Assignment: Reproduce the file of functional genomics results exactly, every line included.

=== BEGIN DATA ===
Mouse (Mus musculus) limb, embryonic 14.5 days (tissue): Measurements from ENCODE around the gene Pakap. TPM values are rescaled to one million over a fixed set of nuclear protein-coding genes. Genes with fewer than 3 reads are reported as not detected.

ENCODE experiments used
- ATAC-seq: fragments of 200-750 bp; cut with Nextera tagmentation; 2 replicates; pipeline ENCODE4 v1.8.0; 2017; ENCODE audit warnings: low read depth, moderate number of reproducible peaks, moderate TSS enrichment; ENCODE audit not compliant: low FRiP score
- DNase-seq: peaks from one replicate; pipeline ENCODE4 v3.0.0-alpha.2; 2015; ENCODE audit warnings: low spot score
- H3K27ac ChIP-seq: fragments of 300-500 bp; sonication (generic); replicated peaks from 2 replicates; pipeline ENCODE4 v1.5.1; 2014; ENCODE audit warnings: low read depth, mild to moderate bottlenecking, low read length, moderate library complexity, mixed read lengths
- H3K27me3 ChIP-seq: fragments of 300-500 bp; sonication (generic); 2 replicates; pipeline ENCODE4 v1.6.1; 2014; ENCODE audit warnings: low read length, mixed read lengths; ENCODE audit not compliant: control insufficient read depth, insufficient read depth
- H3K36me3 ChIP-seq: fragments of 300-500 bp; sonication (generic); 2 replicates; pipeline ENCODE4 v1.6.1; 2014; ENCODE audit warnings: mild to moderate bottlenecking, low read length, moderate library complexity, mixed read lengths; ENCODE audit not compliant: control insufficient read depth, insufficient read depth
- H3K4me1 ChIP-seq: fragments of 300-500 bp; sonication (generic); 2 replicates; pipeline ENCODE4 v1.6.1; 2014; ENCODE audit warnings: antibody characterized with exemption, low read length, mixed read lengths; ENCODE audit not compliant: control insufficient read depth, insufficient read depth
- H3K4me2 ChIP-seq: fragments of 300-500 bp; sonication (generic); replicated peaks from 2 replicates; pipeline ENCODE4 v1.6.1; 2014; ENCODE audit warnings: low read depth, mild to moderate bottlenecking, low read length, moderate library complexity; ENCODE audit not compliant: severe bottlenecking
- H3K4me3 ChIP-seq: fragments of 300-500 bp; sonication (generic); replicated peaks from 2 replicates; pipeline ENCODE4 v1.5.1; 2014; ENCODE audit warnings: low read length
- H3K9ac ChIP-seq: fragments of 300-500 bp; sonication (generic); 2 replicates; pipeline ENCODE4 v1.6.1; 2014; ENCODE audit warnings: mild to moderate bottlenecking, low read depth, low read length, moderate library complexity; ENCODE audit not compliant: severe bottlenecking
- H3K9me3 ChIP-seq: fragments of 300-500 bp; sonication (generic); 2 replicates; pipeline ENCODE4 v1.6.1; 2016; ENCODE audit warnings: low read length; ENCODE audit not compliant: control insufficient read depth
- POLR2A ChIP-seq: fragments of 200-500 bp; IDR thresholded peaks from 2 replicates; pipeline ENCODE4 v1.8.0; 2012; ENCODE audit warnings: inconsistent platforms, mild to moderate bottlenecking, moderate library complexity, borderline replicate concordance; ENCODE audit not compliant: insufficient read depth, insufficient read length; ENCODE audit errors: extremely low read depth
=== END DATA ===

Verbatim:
Mouse (Mus musculus) limb, embryonic 14.5 days (tissue): Measurements from ENCODE around the gene Pakap. TPM values are rescaled to one million over a fixed set of nuclear protein-coding genes. Genes with fewer than 3 reads are reported as not detected.

ENCODE experiments used
- ATAC-seq: fragments of 200-750 bp; cut with Nextera tagmentation; 2 replicates; pipeline ENCODE4 v1.8.0; 2017; ENCODE audit warnings: low read depth, moderate number of reproducible peaks, moderate TSS enrichment; ENCODE audit not compliant: low FRiP score
- DNase-seq: peaks from one replicate; pipeline ENCODE4 v3.0.0-alpha.2; 2015; ENCODE audit warnings: low spot score
- H3K27ac ChIP-seq: fragments of 300-500 bp; sonication (generic); replicated peaks from 2 replicates; pipeline ENCODE4 v1.5.1; 2014; ENCODE audit warnings: low read depth, mild to moderate bottlenecking, low read length, moderate library complexity, mixed read lengths
- H3K27me3 ChIP-seq: fragments of 300-500 bp; sonication (generic); 2 replicates; pipeline ENCODE4 v1.6.1; 2014; ENCODE audit warnings: low read length, mixed read lengths; ENCODE audit not compliant: control insufficient read depth, insufficient read depth
- H3K36me3 ChIP-seq: fragments of 300-500 bp; sonication (generic); 2 replicates; pipeline ENCODE4 v1.6.1; 2014; ENCODE audit warnings: mild to moderate bottlenecking, low read length, moderate library complexity, mixed read lengths; ENCODE audit not compliant: control insufficient read depth, insufficient read depth
- H3K4me1 ChIP-seq: fragments of 300-500 bp; sonication (generic); 2 replicates; pipeline ENCODE4 v1.6.1; 2014; ENCODE audit warnings: antibody characterized with exemption, low read length, mixed read lengths; ENCODE audit not compliant: control insufficient read depth, insufficient read depth
- H3K4me2 ChIP-seq: fragments of 300-500 bp; sonication (generic); replicated peaks from 2 replicates; pipeline ENCODE4 v1.6.1; 2014; ENCODE audit warnings: low read depth, mild to moderate bottlenecking, low read length, moderate library complexity; ENCODE audit not compliant: severe bottlenecking
- H3K4me3 ChIP-seq: fragments of 300-500 bp; sonication (generic); replicated peaks from 2 replicates; pipeline ENCODE4 v1.5.1; 2014; ENCODE audit warnings: low read length
- H3K9ac ChIP-seq: fragments of 300-500 bp; sonication (generic); 2 replicates; pipeline ENCODE4 v1.6.1; 2014; ENCODE audit warnings: mild to moderate bottlenecking, low read depth, low read length, moderate library complexity; ENCODE audit not compliant: severe bottlenecking
- H3K9me3 ChIP-seq: fragments of 300-500 bp; sonication (generic); 2 replicates; pipeline ENCODE4 v1.6.1; 2016; ENCODE audit warnings: low read length; ENCODE audit not compliant: control insufficient read depth
- POLR2A ChIP-seq: fragments of 200-500 bp; IDR thresholded peaks from 2 replicates; pipeline ENCODE4 v1.8.0; 2012; ENCODE audit warnings: inconsistent platforms, mild to moderate bottlenecking, moderate library complexity, borderline replicate concordance; ENCODE audit not compliant: insufficient read depth, insufficient read length; ENCODE audit errors: extremely low read depth